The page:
Well, if one considers GM and Ford’s track record related to reliability, perhaps Ford should consider infringing on a name that Toyota uses. LOL.

  • avatar
    Art Vandelay

    And now Carnival Cruise Lines is suing both proclaiming that they have been using the term “Booze Cruise” for longer than both companies.

  • avatar
    Jeff S

    Good point Lou GM and Ford’s recent track records haven’t been that great and both are reaching Stellantis levels of quality.

    • 0 avatar
      teddyc73

      That’s not true. Good lord this tired old false perceptions have to end. Also, my Stellantis cars, SUVs and truck have all been of very good quality as have my family’s.

      • 0 avatar
        Flipper35

        Our Mopars have been more reliable than my in-laws Toyotas.

      • 0 avatar
        conundrum

        Here’s what I do. I talk to my friend, warranty manager of a local Chrysler dealer for over 22 years. The huge dealer group his dealership is part of with 55 dealers overall sells every damn make on the market.

        He himself bought a 2011 Hyundai Sonata and traded it on a powder puff 2016 owned by an old guy just two months ago. Far as he’s concerned, Jeeps are crap. He says people in his position across other dealers in the group have an easy job compared to him when they compare notes.

        Your mileage may differ, and the best of luck to you. Just getting overly upset and waving your arms about in Yankee protest, signifies nothing about FCA, GM or Ford quality. To me or anyone else, it’s just posturing.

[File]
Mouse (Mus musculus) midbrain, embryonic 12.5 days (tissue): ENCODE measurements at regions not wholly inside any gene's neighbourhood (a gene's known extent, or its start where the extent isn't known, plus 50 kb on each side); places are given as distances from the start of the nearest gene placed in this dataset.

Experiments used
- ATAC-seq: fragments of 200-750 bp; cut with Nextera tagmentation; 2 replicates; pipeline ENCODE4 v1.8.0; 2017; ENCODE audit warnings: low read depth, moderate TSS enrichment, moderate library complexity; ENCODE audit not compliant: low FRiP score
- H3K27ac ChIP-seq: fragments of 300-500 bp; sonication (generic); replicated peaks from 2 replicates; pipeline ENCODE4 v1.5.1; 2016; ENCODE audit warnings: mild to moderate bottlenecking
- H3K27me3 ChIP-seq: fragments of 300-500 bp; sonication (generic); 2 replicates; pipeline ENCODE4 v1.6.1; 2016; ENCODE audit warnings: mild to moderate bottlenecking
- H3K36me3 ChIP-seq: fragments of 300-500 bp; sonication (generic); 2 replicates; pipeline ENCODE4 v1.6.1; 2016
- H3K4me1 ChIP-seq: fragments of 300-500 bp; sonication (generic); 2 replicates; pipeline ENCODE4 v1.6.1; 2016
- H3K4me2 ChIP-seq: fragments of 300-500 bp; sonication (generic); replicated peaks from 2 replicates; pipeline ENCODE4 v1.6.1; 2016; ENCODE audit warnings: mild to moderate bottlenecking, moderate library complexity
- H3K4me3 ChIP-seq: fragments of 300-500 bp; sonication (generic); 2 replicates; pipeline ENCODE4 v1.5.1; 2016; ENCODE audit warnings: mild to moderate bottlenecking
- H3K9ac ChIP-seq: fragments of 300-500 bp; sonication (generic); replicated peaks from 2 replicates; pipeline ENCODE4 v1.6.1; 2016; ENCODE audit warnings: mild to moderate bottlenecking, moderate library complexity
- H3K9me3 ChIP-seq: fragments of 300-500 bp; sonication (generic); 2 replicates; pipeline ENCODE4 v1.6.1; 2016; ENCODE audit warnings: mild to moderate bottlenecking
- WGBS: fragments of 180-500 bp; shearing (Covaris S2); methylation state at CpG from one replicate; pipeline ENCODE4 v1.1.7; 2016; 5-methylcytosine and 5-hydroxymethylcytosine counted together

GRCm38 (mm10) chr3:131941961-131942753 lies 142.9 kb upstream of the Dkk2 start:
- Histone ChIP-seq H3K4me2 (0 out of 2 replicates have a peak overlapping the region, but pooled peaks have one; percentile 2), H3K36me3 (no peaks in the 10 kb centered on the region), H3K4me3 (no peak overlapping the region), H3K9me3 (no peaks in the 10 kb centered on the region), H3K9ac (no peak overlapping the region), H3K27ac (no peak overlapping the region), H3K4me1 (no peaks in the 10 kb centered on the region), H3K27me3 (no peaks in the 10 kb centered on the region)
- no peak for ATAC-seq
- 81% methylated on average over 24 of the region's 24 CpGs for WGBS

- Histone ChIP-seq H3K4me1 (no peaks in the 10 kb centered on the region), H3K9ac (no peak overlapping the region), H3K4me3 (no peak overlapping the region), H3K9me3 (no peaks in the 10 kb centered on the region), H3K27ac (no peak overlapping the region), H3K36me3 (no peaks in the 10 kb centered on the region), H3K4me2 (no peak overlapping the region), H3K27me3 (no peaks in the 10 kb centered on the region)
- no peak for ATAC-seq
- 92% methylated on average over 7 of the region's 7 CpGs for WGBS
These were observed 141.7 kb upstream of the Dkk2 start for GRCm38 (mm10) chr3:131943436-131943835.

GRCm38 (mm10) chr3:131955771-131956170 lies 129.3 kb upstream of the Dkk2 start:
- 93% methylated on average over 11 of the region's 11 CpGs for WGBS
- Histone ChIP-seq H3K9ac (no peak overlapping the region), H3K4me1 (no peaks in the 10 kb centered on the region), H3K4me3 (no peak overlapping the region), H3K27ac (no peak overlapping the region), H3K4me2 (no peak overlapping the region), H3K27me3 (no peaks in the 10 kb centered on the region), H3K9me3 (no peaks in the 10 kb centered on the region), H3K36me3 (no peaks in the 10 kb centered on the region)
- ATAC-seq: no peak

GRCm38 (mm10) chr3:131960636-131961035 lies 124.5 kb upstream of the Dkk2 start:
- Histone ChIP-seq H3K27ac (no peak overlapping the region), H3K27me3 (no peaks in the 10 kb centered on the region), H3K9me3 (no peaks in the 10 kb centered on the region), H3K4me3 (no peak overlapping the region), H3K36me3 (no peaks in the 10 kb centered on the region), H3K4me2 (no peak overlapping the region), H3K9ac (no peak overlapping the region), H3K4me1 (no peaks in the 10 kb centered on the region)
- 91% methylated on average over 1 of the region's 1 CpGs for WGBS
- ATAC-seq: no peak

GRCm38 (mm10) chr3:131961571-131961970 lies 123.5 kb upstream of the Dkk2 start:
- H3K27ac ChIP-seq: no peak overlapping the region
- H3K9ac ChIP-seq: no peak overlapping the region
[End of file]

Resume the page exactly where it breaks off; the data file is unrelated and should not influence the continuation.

Reality is reality. I’d say Chrysler/RAM whatever their damn name is these days occupies the middle strata, with Jeep at the bottom of that. Ford is down in the unreliable group. CR confirms it. Whether people who own this American stuff want to beat their gums aimlessly, write indignant comments in an overly bossy top-down lecturing manner on forums, or criticize CR’s own reliability survey for being suspect, I care not one whit. Not one whit. You do protest too much.

        I own a Mazda. Guess where they land up?

        https://www.cars.com/articles/whats-the-most-reliable-new-car-brand-for-2020-430315/

  • avatar
    schmitt trigger

    When we stop innovating, we start litigating.

    Hmmm…. I better claim that catch phrase.
    Copyright by Schmitt Trigger.

  • avatar
    28-Cars-Later

    We need more “Bort” license plates in the gift shop. I repeat we are sold out of “Bort” license plates.

  • avatar
    KOKing

    I still think ‘Booze Cruise’ every time I see mention of the Ford thing. Ironically (possibly not) it’s a feature folks may use as a booze-induced driving feature. Maybe GM should let Ford use it and wait for the DUI litigations to pour (ha!) into Ford.

  • avatar
    jpolicke

    Just stupid. How come neither sued the other over the use of the word segment “-matic” for their transmissions? Perhaps Harley should have sued GM over the word “Glide” and GM could have sued back over “Electra”. I think GM is still butthurt over how the Beretta thing worked out.

  • avatar
    dwford

    “Cruise” is generic term that anyone can attach other words to. Just like “drive:” Toyota Hybrid Synergy DRIVE, Hyundai Blue DRIVE, BMW iDRIVE. Sure Gm can stop Ford from co-opting “Super Cruise,” but not the word cruise itself.

  • avatar
    golden2husky

    Ford is correct IMHO. “Cruise” is pretty generic and yeah, I already associate it with a driving aid. As does everyone else…

  • avatar
    rusty_jeep

    anyone remember the Hummer 7-slot grill fight between GM and JeeP?